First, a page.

But Did We Make It Sexy?
But Did We Make It Sexy?
Every youth worker knows the dilemma of talking about sex with teenagers. On the one hand, simply say the word and you will get most people’s attention. On the other, it’s really difficult to hold or keep that attention and gain a hearing for the deep, life-giving, biblical truths you want to teach (right?). I can think of times where I talked to students and you could hear a pin drop – and times where one mis-spoken world tanks a whole evening.
Last year, in an effort to gain attention and look at some cultural realities, I pulled some blunt lyrics from five gritty, popular songs on sex and had students come forward to do a solo “dramatic reading.” Honestly, my hope was the relevance of the songs and a look at the lyrics would create some discomfort that we could talk about as an entry to the Scripture that evening. But the opposite happened: everyone started singing the songs with no embarrassment! I’m not sure we ever really landed the point I wanted to teach that night. I walked away with my own discomfort: in trying to make the message sexy, did I just sell it out?
By now we know that our message and medium are intertwined – so much so that the medium becomes the message. How you say something fundamentally shapes what you say. It’s just as true for our teaching on sexuality. On Christianity Today’s website, Sarah Pulliam Bailey posts an interview with Christine Gardner, author of Making Chastity Sexy: The Rhetoric of Evangelical Abstinence Campaign. (The link takes you to the print view of the article for easy reading: once there, you can follow the links to the article’s original context). She talks about the difference between some American and African programs in terms of both what they call students to and how they appeal to them. In the short interview (I want to order the book), Gardner seems fair, critical, and points in some promising directions. Read it!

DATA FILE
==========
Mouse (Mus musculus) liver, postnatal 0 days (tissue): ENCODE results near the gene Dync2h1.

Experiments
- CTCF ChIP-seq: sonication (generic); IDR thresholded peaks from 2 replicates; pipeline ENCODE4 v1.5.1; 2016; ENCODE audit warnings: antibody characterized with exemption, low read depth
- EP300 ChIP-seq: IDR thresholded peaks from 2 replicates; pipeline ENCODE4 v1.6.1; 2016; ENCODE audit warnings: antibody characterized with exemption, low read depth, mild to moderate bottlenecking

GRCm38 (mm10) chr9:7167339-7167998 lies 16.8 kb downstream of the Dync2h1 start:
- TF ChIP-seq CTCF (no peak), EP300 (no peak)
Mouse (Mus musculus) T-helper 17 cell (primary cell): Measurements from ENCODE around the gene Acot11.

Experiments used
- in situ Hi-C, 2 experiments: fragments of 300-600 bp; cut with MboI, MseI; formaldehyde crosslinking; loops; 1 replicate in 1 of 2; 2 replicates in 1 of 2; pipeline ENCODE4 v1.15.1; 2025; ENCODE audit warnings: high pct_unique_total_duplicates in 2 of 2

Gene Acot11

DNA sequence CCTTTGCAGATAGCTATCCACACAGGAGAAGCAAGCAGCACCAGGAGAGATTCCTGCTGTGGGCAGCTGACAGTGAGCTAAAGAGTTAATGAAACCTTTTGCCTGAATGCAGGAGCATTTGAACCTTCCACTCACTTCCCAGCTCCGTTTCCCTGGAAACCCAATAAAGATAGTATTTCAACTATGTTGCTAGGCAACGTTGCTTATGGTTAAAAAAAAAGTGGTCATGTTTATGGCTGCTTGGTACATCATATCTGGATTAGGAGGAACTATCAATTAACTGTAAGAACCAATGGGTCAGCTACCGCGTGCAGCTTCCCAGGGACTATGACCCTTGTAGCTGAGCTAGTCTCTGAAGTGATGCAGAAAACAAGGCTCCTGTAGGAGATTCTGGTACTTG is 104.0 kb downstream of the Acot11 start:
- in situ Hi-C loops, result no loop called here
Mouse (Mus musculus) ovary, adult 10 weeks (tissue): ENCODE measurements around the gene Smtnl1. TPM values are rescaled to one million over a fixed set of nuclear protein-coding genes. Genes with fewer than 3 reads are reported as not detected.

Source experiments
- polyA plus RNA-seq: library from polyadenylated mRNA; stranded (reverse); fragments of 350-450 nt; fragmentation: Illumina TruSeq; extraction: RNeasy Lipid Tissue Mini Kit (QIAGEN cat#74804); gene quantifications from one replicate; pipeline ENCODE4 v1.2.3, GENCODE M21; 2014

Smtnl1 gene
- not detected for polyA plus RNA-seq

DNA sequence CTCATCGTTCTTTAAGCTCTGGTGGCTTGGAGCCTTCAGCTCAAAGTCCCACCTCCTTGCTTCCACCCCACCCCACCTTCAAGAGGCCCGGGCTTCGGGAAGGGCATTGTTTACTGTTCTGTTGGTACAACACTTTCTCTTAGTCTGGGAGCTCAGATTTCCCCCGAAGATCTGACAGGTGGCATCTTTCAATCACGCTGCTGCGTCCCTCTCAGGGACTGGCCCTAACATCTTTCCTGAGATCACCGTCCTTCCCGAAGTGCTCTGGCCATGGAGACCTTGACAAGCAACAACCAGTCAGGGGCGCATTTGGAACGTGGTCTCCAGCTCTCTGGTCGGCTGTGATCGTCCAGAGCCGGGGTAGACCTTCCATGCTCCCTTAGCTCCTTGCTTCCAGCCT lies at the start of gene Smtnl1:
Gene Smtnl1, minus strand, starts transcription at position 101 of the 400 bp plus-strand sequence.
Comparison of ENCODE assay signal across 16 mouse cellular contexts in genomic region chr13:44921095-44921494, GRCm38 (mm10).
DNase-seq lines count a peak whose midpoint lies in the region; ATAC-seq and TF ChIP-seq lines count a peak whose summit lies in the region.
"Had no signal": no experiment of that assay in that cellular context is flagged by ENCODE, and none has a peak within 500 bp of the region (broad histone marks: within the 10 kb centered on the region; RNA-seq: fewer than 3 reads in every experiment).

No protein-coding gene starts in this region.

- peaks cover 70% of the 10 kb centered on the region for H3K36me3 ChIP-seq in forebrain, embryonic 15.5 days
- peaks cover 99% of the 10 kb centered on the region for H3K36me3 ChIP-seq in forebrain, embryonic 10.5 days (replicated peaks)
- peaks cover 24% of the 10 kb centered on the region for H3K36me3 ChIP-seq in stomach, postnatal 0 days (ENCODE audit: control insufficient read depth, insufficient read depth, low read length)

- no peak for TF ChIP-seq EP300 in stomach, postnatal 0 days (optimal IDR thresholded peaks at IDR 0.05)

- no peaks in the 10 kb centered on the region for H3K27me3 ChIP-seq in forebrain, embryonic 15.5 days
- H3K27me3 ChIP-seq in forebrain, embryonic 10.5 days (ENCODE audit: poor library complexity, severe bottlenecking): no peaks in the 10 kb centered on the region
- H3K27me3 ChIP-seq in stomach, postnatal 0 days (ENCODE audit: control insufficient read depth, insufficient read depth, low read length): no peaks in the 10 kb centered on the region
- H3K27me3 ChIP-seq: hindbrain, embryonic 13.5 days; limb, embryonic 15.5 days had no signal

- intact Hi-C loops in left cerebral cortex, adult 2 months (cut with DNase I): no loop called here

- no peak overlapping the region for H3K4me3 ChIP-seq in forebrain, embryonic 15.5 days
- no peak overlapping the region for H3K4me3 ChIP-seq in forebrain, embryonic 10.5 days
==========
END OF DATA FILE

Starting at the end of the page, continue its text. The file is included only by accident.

She ends with this zinger:
“I wonder if a more richly theological under-girding to some of the programs could help lengthen those commitments. When the going gets rough, and there is no marriage partner on the horizon, and the abstinence pledge starts to grow cold and stale, what is going to be there for them? I hope that it’s something more than a funny skit, a dramatic rock song, or a winsome testimony from a cute guy. I hope there is something deeper from God’s Word that’s going to stay with them.”
Please God, let it be so. And let’s each of us go back and think hard about both what we say and how we say it. Before you teach on sex again, may I encourage you to stop, read these questions, and then jot down some of your own responses?
Have you ever used “sexy” to sell your teaching on sex? Where? Why?
What is our primary motivation to get students to consider a chaste and abstinent life?
What’s the difference between calling students to abstinence or to chastity?
What kind of life or experience are we promising down the road?
Where has “individualism and self-gratification” crept into our teaching about sex?
Have you ever used an abstinence pledge or purity ring in teaching about sex (or been to an event that does)? What role does the pledge or ring play? What gets communicated to students who break their pledge or go against the symbol of the ring?
The interviewer suggests that abstinence must be part of a larger endeavor, and Gardner calls that living out a bodily commitment to “become like Christ.” How do you situate your teaching like sex in this larger call and context?
After reading this article, what is one way you want to re-evaluate your teaching on sex or one significant change you need to make in the message or the medium?